Great news for those curious about “soft robotics” — Matthew Borgatti shared his Trefoil Tentacle project
as Thingiverse Thing 92103, a project he created code for via discussion here on the Adafruit Forums as he went:
I’ve been developing ways to use 3d powder printing to make air powered robots that have no hard moving parts. Using procedural modeling I can create rapid iterations, incremental designs, and inexpensive prototypes with a simple set of tools. Find more details at – http://bit.ly/softrobots
You can see video of this design in action here.
This is an early prototype of a trefoil tentacle. There are three hollow ribbed volumes inside this tentacle that control its motion. It is controlled through a Processing interface and an Arduino switching a bank of solenoid valves using a simple Darlington transistor. You can grab the code here.
This whole project has been made possible by the folks over at http://viridis3d.com especially Jim Bredt. They’ve been very generous in letting me use their machines and helping me figure out solutions to the material science challenged involved in this kind of work. They’re awesome.
Print out three copies of the shell component on a powder printer. This method would also work on a DLP or Objet printer. Print one copy of the block mold. Infiltrate all the parts with an epoxy resin. Wax all the surfaces that will touch silicone to make sure no rubber penetrates into the matrix. If this happens it’s guaranteed to lock your mold and you’ll have to start again from the beginning.
Pour silicone into the block mold up to its rim. When it’s cured, remove it. Use an xacto to split the rubber on the overhang down at one end of the mold. Once you’ve removed the silicone, flip it over and cast wax into the voids.
Laser cut the alignment jig out of .11″ material and assemble it. This will help align and center the wax core. Take all the wax pieces out of your silicone mold and assemble them with the help of the alignment jig. Use a soldering iron to melt the wax between the seams of the tall wax pieces and the base.
Bolt the 3 mold shells together with 1/4″-20 screws and insert the wax core. Pour a slow curing silicone into the holes at the top of the mold. This mold doesn’t contain a sprue, so be careful not to pour too quickly and overflow the mold. For a bubble free casting, I recommending putting this whole assembly into a vacuum chamber, but a low viscosity silicone will do a pretty good job all by itself.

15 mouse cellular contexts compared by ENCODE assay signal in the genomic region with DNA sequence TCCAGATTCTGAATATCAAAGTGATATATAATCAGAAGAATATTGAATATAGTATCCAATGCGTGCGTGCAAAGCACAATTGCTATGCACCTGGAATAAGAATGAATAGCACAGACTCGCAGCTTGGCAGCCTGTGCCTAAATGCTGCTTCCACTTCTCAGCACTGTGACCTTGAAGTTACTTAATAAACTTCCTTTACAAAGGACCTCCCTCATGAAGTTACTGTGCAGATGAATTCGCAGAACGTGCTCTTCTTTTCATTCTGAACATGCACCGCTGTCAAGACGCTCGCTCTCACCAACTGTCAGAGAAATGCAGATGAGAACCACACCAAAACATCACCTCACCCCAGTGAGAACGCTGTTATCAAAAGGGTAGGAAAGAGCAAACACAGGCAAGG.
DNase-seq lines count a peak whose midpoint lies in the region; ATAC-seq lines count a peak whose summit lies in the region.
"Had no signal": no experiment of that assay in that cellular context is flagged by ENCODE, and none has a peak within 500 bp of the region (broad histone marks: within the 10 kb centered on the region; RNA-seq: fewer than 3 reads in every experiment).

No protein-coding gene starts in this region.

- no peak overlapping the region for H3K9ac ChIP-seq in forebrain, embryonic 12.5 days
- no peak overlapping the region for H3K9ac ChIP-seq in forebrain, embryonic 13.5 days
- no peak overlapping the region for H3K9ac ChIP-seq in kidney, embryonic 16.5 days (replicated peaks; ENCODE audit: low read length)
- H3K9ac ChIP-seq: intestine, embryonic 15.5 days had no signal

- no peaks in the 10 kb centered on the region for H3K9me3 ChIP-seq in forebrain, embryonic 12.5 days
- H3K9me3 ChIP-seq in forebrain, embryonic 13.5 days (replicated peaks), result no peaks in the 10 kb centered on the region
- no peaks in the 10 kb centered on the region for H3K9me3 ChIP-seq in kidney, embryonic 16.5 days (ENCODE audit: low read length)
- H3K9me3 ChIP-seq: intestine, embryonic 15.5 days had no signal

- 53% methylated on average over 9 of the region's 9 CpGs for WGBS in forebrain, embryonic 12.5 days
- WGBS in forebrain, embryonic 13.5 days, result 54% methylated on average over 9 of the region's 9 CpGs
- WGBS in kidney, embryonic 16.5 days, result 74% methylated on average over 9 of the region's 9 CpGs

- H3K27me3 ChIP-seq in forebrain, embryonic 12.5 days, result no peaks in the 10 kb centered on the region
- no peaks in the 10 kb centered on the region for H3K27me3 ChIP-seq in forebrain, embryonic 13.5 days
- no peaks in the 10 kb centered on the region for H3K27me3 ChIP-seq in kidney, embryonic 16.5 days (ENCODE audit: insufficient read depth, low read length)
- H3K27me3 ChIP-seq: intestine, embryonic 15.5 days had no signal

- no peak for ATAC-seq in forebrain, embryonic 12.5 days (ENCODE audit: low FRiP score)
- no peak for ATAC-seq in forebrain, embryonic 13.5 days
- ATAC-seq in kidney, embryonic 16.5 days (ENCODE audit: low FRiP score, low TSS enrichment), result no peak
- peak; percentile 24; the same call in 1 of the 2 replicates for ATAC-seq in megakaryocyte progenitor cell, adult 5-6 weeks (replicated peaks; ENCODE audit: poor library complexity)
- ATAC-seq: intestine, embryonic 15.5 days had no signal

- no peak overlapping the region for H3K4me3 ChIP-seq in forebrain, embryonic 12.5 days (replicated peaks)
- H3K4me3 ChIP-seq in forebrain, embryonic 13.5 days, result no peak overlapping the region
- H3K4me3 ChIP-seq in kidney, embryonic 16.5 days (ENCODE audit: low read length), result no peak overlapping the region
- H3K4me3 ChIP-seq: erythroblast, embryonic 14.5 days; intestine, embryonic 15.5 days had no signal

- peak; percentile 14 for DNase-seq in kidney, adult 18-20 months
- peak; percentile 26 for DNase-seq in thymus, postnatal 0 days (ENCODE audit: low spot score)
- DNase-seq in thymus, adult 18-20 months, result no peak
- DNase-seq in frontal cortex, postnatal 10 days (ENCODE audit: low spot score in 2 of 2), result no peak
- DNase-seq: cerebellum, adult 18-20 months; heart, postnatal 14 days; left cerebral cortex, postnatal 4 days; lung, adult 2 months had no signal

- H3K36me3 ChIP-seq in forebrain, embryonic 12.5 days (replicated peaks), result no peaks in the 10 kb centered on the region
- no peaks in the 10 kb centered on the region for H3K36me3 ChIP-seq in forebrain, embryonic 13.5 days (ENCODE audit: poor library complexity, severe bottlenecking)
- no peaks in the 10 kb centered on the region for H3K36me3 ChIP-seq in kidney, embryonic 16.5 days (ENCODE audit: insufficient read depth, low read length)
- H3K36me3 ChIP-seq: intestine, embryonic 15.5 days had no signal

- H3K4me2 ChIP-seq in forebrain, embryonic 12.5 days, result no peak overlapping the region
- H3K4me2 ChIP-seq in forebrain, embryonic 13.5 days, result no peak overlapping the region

When the silicone is cured you can take the mold apart and pull out the wax core. If it doesn’t come out cleanly (mine took a lot of fiddling to finally eject) boil the tentacle in soapy water until the wax melts out.
Laser cut the stand out of 1/8″ material. Run 3/8″ tubing through the trefoil shaped piece, leaving about 1″ sticking through it. Stick the tubing into the tentacle, and adhere it to the base using silicone caulk (I use Sil-Poxy). I fastened everything together with luer fittings, and controlled the tentacle using an arduino PWM-ing a few solenoid valves. You can see my code here http://forums.adafruit.com/viewtopic.php?f=25&t=36579
For more details on the process and materials involved, you can look at some photo documentation of a tentacle coming together here – and you can find my complete writeups on the entire soft robotics project here.
Every Thursday is #3dthursday here at Adafruit! The DIY 3D printing community has passion and dedication for making solid objects from digital models. Recently, we have noticed electronics projects integrated with 3D printed enclosures, brackets, and sculptures, so each Thursday we celebrate and highlight these bold pioneers!
Have you considered building a 3D project around an Arduino or other microcontroller? How about printing a bracket to mount your Raspberry Pi to the back of your HD monitor? And don’t forget the countless LED projects that are possible when you are modeling your projects in 3D!
The Adafruit Learning System has dozens of great tools to get you well on your way to creating incredible works of engineering, interactive art, and design with your 3D printer! If you’ve made a cool project that combines 3D printing and electronics, be sure to let us know, and we’ll feature it here!Related